Page  [unnumbered]

¶ A freind, in prayse of the Authour.

THE British soyle, with all therin that lies,
The surging Seas, which compasse it about
In what estate of heate, or colde of skies
It stands, with many thinges of other rout:
Lhuyd in this booke hath put thē out of doubt.
Which though in viewe, it be of body smale:
in breif discourse it doth comprise them all.
¶ Ptolom his pen it seemes he had in hand.
Somtimes in Seas, with NEPTVNE he did dwel
IVNO to skies pluckt him to view the land,
Els surely could he not haue done so well,
That thus so right of euery thing doth tell,
As though he stoode aloft, and downe did looke,
And what he saw: wroat straight into his booke
¶Ech Hill, ech dale, ech water worth the name,
With Forests wide, and many a standing Wood,
Ech Citie, Towne, ech Castle great of fame,
Ech King, & prince spronge forth of noble blood,
Were bad his reigne, or were it iust and good,
So much as skild him for to touch therin:
To tell the truth he forced not a pin.
¶Thy coūtry Lhuyd, is bounden much to thee,
Which makest it vnto vs not only knowen:
But vnto such as in far countries be,
Wherby thy fame the greater way is flowen,
And eke thy countries praise the more is growē,
So by one deede two noble thinges are chanced:
Britayne, and Lhuyd, to heauen are aduanced.
Page  [unnumbered]
¶ In Latine thou, the learned sort to please,
In single payne, a double skill didst show.
In English Twyne hath turned, for greater ease
To those, the ROMAN tongue that do not know.
The worke is one, though tongues be twaynel trow.
The Latin thou, the English Twyne did twyst,
The learned laud you both, disprayse who lyst.
Finis.

Thomae Brounei Praebendarij VVestm. in Commentariolos Bri∣tannicae descriptionis Humfredi Lhuyd Denbyghiensis, Cambri Britanni.

FLumine Lhuyde fluis, laxis effusus habenis,
Dulcis, & irrigno flumine LHVYDE fluis,
Nereides, virides{que} Deae, pater Inachus aiunt,
Parnassi ex ipso vertice Lhuyde venis.
In mare dulcisono Lhuydus fluit amne Britannū:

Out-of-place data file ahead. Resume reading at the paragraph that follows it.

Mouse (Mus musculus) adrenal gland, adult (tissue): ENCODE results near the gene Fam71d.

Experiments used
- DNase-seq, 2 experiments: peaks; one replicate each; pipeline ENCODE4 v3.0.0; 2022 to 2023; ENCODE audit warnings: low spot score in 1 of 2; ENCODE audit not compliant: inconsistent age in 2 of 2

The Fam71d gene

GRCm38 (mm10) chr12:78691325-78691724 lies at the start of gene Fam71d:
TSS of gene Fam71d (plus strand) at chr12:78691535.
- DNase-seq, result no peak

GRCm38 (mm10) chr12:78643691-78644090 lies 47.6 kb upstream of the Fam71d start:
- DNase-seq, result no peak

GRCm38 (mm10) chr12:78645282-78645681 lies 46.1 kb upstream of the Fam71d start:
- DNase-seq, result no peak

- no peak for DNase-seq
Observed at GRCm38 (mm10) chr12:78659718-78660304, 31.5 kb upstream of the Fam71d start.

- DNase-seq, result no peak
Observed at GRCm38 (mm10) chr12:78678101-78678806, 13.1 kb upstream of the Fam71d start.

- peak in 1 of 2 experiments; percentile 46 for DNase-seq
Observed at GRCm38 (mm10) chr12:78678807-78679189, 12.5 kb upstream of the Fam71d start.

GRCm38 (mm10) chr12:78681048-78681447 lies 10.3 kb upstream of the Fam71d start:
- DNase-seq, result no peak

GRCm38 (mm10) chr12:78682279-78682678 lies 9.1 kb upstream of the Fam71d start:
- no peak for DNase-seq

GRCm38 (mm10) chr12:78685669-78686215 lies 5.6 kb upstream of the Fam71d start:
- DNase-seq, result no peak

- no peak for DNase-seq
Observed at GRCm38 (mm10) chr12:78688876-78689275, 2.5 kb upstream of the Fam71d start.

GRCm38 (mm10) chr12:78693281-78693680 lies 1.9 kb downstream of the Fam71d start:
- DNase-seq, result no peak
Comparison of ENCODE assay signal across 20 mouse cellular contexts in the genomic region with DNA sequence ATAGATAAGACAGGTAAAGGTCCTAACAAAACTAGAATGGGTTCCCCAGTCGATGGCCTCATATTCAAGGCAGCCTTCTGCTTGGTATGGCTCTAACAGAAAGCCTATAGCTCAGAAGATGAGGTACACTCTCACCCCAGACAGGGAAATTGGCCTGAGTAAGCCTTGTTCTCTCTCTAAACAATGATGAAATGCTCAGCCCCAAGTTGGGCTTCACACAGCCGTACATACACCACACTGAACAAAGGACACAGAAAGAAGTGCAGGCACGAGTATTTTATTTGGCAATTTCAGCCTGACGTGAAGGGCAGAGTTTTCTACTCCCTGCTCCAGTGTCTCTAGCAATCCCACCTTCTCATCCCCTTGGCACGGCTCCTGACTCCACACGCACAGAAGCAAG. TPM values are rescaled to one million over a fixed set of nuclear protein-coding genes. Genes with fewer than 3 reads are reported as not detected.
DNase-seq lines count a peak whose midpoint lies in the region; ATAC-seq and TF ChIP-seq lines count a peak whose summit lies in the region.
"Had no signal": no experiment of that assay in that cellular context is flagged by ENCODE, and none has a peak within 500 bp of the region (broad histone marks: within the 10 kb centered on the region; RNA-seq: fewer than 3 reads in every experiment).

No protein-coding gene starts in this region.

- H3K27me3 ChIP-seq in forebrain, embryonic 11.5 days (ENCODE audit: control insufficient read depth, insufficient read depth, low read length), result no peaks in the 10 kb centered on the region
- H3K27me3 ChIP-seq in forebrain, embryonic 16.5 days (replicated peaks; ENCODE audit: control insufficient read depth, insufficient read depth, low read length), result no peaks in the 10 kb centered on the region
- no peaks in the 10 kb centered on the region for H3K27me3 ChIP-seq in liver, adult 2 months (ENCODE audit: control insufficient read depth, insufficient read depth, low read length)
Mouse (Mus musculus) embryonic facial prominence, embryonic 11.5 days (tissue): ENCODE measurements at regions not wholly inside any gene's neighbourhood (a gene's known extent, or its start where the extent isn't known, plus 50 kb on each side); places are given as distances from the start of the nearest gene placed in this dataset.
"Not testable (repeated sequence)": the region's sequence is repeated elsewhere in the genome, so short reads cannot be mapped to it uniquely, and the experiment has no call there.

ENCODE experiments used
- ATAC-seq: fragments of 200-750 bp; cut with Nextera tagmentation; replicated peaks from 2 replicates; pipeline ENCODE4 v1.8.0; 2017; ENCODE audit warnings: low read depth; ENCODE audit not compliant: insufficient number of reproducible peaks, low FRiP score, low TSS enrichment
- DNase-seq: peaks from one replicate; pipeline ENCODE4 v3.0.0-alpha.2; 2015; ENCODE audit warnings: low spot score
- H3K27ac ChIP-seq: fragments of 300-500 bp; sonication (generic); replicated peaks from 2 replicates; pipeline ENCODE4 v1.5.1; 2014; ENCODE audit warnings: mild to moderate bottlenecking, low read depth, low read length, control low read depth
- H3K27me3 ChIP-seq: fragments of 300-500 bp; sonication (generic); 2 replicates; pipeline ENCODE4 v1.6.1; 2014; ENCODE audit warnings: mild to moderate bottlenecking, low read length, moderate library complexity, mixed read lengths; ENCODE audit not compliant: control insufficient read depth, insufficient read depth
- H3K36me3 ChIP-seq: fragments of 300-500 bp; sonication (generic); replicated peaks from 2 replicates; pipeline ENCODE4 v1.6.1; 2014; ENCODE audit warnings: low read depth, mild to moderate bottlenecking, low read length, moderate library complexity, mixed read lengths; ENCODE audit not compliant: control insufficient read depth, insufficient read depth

Clamant Cluydae flumina, Lhuydus adest.
Et nouus ille, nouis auxit faelicius vndis
Fontes, Annales, inclite Brute tuos.
Nomina vera docet Regionis, fluminis, vrbis,
Et cuius{que} loci quae sit origo, docet.
Vt vere scripsit: sic vero interprete gaudet,
Sed Lhuydus Latij fluminis amne fluit.
Anglus hic interpres, Romanum iam facit Anglū.
Scripsit vter{que} bene: laus sit vtri{que} sua.
Page  [unnumbered]

Ed. Grant, Scholemaster of VVestminster: in cōmendation of this treatise of Britanie, pende in Latin by Hūfrey Lhuyd, and translated into English, by Tho. Twyne.

IF for to write of Brutus broode,
eche Britaynes brayne be bounde,
For zeale he owes to country soyle,
and eke his natiue grounde:
Then Wales may boast, and iustly ioy,
that such a Britayne bred,
which hath with serious serche of brain
and toylyng trauell spred,
Throughout the coasts of Britany,
and forrayne countries strange:
The liuely fame of Brutus name,
that through the world doth range.
That longe lay hid in dungeons darke,
obscurde by tract of time,
And almost smouldred with the smok
of ignorances crime:
But now reuiude and polished,
by Lhuyd his busie brayne:
And brought to light, & former frame,
by his exhausted payne.
Page  [unnumbered]Whose diligence, and iudgement great
I can but muse to see,
That with such skill doth paynt
the prayse of Brute, and Britanie,
That with such loue to countryes soyle
doth bryng agayne to light:
The shinyng shape, and stately stampe
of that was darckned quight.
By whose endeuour Polidore,
must now surseace to prate,
To forge, to lie, and to defame,
kynge BRVTVS worthy state.
By whose great paynes, proude Hector
must now leaue of to bable,
Such vaunts: as of his Scottish soyle, Scot,
he whilom seemd to fable.
By Lhuid their brags be beaten downe,
their forgyng lies be spide,
And Britaine needs must chaleng fame
that erst it was denide.
Lhuid findeth forth hir former fame,
and antique names doth tell:
And doth refute their forged lies,
that did of rancor smell.
Brutes worthy race is blazed here,
by trumpe of flickering fame:
And Lhuid, it is a flowyng flud,
that hath reuiude the same.
Page  [unnumbered]Who, though enterred now in earth:
yet shall he neuer die,
But liue amongs his Britanists,
by this his Britanie:
whose thread of life wold god the Fates
had yet not sought to spoyle:
Then had wee had a larger scope
of Brutus sacred soyle.
Go litle volume, go thy wayes,
by Lhuid in Latin pende:
And new attir'd in English weede,
by Twyne that thee doth sende,
To Brute his broode: a labour sure
that well deserueth prayse:
Go shew thy selfe to Britanists,
whose glory thou dost rayse.
FINIS.

¶ Lodowick Lhuyd, in prayse of the Author.

GO on, be boulde, thou litle booke,
sounde foorth thy aucthours fame,
Aduaunce the trauell tried of him
that christened first thy name.
Thy state exilde, thy age vnknown,
thy line that longe was lost:
Is now returnd, and known againe
in auncient Britaynes cost:
Page  [unnumbered]From Scythia shore, from Phrigia feilds,
where longe thy selfe haue laine,
From raging Rockes, and crased cragges,
thou art come home againe.
Thy patron graunde, and auncient Sire
Aeneas Troiane stoute:
Did neuer toile on land and SeaS,
as thou hast rangde aboute,
From Mountaines high wherto thy selfe
alone wast wont to talke:
Lhuid, taught thy steps to treade in Court
with Princes wise to walke.